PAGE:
The needle valve (Fig. 7.31) is similar to the globe valve, except that the disc is replaced by a tapered plug or needle fitting into a tapered valve seat. The valve can be used to give fine control of steam or liquid flow. Accurate control of flow is possible because of the variable orifice formed between the tapered plug and the tapered seat. The aseptic applications are very limited.

Piston valves

The piston valve (Fig. 7.30) is similar to a globe valve except that flow is controlled by a piston passing between two packing rings. This design has proved in practice to be very efficient under aseptic operation. It is important to sterilize them partly open so that steam can reach as far as possible into the valve body. There may be blockage problems with mycelial cultures. The pressure drop is similar to that of a globe valve.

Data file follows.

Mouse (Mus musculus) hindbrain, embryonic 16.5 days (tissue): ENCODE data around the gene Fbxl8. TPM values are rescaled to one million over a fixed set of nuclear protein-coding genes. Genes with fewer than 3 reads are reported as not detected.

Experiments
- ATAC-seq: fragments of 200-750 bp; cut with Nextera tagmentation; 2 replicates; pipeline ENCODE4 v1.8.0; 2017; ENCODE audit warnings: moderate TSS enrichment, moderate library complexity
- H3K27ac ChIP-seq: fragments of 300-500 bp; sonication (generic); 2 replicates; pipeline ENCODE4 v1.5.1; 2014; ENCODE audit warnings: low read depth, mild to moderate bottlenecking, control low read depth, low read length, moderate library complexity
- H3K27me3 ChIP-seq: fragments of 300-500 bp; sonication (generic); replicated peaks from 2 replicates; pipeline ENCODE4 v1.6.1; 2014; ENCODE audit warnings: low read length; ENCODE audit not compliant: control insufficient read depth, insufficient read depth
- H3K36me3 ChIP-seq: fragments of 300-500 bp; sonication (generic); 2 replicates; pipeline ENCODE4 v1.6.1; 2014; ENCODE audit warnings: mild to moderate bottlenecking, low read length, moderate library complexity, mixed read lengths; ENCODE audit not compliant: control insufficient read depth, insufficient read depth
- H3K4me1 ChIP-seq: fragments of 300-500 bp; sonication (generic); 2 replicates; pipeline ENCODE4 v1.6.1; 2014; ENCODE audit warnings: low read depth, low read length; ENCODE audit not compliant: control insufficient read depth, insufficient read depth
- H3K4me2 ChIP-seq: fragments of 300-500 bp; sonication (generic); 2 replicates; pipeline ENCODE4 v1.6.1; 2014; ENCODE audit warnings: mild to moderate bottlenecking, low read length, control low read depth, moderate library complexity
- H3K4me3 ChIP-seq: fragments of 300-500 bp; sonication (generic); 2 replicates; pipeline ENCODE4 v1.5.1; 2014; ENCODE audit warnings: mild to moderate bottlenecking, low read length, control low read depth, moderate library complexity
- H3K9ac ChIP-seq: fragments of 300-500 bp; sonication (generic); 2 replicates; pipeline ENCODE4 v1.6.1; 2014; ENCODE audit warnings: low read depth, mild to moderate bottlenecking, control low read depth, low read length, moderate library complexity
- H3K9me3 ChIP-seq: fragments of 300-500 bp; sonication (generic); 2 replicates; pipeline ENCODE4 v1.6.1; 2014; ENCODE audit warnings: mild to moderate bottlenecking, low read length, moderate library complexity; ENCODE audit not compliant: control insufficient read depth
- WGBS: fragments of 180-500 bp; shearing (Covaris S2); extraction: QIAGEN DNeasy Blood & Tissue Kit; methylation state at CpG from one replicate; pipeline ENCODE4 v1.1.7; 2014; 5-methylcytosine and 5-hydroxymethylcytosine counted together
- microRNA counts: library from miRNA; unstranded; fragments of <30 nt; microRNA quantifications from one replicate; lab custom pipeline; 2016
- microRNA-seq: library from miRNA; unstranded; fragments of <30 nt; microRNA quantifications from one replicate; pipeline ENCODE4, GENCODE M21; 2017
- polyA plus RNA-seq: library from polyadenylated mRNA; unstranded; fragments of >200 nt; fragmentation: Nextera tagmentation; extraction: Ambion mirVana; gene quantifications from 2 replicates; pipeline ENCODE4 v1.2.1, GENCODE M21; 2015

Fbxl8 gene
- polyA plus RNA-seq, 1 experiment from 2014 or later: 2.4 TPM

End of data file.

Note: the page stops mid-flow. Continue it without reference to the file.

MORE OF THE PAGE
Fig. 7.31. Needle valve for accurate control of flow rate (Kemplay, 1980).

Lubricant screw

Gland Gland packing

Cover

Orifice A

Lubricant screw

Cover

Gland Gland packing

Orifice A

Bodily Orifice

Body

Lubricant grooves

Plug

Body

Lubricant grooves

Plug

Fig. 7.32. Sectional view of lubricated taper plug valve (British Valve Manufacturers Association, 1972).

Plug valves

Butterfly valves

In this valve there is a parallel or tapered plug sitting in a housing through which an orifice, A, has been been machined. The valve shown in Fig. 7.32 is in the closed position. When the plug is turned through 90° the valve is fully open and the flow path is determined by the cross-sectional area of A, which may not be as large as that of the pipeline. This type of valve has a tendency to leak or seize up, but the use of lubricants and/or sealants may overcome these problems. If suitable packing sleeves (e.g. compressed asbestos) are incorporated into the valve it will be suitable for use in a steam line as it is quick to operate, has protected seals, a minimal pressure drop and a positive closure. It can also provide good flow control.